Did the Thatcher Reforms Change British Labour Performance?
AbstractIn this paper we evaluate the success of policies that were implemented in the 1980s that were designed to improve the workings of the UK labour market. Our primary conclusion is that the Thatcherite reforms succeeded in their goals of weakening union power; may have marginally increased employment and wage responsiveness to market conditions and may have increased self-employment. They were accompanied by a substantial improvement in the labour market position of women. But the reforms failed to improve the responsiveness of real wages to unemployment; they were associated with a slower transition from nonemployment to employment for men; a devastating loss in full-time jobs for male workers and produced substantial seemingly noncompetitive increases in earnings inequality.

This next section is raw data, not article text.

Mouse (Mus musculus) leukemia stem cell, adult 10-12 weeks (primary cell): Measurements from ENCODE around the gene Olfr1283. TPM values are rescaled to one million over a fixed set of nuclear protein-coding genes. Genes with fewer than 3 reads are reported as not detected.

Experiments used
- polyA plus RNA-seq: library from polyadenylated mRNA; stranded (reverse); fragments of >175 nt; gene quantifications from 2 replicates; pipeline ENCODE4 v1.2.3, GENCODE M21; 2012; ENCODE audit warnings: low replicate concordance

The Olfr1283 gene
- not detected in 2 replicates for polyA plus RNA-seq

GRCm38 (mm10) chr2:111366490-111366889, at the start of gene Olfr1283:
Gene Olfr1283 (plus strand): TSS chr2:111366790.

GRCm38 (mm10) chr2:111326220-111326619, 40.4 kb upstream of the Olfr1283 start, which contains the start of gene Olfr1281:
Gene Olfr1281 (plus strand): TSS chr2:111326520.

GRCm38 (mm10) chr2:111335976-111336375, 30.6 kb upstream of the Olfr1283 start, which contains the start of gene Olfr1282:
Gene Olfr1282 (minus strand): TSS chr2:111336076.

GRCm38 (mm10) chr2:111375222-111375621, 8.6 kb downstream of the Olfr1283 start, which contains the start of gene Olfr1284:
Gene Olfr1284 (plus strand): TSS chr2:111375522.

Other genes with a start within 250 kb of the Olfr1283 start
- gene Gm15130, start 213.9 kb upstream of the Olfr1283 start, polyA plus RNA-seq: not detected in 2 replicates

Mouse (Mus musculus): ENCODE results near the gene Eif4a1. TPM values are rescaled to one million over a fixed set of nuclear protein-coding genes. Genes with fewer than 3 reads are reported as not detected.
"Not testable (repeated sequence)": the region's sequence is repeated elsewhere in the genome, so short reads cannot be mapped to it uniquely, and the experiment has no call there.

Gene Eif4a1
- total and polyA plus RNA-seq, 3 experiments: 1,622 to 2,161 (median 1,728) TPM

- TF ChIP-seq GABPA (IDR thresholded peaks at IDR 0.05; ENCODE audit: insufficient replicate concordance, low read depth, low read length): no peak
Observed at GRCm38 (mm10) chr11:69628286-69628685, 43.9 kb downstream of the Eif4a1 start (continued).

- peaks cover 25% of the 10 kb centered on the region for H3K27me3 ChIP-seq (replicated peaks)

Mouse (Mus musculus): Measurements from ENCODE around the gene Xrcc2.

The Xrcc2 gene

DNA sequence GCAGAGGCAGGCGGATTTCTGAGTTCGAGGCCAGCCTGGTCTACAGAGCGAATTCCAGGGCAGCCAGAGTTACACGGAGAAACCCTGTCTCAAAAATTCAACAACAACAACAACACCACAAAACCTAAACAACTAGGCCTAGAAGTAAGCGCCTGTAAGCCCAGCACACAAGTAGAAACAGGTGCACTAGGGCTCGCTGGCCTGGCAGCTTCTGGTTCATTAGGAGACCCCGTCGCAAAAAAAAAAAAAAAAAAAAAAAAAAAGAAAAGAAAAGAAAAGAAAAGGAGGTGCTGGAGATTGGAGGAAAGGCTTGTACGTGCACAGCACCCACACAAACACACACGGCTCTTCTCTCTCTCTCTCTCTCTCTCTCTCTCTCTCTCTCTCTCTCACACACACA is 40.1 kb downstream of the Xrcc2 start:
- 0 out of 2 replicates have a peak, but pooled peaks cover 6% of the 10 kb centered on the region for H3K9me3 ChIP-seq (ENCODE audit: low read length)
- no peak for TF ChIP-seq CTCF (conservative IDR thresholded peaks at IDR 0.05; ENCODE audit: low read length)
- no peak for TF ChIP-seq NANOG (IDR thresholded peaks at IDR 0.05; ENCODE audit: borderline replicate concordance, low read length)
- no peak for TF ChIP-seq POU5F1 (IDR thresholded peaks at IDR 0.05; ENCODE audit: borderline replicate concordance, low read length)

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Bibliographic InfoPaper provided by National Bureau of Economic Research, Inc in its series NBER Working Papers with number 4384.
Date of creation: Jun 1993
Date of revision:
Publication status: published as Is the British Labour Market Different, ed. R. Barrell, Cambridge University Press, 1994.
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Postal: National Bureau of Economic Research, 1050 Massachusetts Avenue Cambridge, MA 02138, U.S.A.
Web page: http://www.nber.org
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CEP Discussion Papers
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- Lawrence F. Katz & Gary W. Loveman & David G. Blanchflower, 1993. "A Comparison of Changes in the Structure of Wages," NBER Working Papers 4297, National Bureau of Economic Research, Inc.
- Blanchflower, David G & Millward, Neil & Oswald, Andrew J, 1991. "Unionism and Employment Behaviour," Economic Journal, Royal Economic Society, vol. 101(407), pages 815-34, July.
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- D Smeaton, 1992. "Self-Employment: Some Preliminary Findings," CEP Discussion Papers dp0096, Centre for Economic Performance, LSE.
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